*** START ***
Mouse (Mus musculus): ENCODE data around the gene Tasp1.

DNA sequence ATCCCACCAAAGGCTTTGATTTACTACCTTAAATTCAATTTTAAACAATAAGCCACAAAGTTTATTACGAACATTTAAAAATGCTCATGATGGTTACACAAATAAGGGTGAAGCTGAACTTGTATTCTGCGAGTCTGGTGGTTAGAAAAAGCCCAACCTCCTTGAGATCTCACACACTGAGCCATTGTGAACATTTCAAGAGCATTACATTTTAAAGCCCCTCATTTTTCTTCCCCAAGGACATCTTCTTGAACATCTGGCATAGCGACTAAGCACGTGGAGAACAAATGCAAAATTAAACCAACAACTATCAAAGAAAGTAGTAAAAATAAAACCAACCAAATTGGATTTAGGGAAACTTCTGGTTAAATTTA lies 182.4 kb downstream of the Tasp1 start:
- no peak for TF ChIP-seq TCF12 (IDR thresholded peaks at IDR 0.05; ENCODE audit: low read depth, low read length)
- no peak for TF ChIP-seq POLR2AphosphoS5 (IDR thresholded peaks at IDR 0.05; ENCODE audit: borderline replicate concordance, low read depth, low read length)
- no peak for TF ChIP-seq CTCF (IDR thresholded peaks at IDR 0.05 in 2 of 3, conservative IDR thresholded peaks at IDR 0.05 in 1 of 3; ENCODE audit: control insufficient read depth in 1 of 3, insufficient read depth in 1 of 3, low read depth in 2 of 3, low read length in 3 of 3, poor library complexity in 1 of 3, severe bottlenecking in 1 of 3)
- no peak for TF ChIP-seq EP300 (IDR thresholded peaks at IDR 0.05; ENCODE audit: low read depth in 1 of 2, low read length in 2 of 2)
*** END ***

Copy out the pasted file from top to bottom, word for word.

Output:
Mouse (Mus musculus): ENCODE data around the gene Tasp1.

DNA sequence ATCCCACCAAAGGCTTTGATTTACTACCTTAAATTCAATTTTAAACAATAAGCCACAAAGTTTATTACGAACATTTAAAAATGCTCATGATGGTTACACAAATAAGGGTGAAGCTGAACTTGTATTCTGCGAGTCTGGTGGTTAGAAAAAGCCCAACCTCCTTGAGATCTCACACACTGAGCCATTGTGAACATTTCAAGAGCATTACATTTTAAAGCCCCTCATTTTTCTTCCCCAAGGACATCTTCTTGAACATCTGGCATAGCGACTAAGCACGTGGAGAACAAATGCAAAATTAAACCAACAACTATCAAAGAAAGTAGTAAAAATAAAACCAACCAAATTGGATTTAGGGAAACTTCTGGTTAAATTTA lies 182.4 kb downstream of the Tasp1 start:
- no peak for TF ChIP-seq TCF12 (IDR thresholded peaks at IDR 0.05; ENCODE audit: low read depth, low read length)
- no peak for TF ChIP-seq POLR2AphosphoS5 (IDR thresholded peaks at IDR 0.05; ENCODE audit: borderline replicate concordance, low read depth, low read length)
- no peak for TF ChIP-seq CTCF (IDR thresholded peaks at IDR 0.05 in 2 of 3, conservative IDR thresholded peaks at IDR 0.05 in 1 of 3; ENCODE audit: control insufficient read depth in 1 of 3, insufficient read depth in 1 of 3, low read depth in 2 of 3, low read length in 3 of 3, poor library complexity in 1 of 3, severe bottlenecking in 1 of 3)
- no peak for TF ChIP-seq EP300 (IDR thresholded peaks at IDR 0.05; ENCODE audit: low read depth in 1 of 2, low read length in 2 of 2)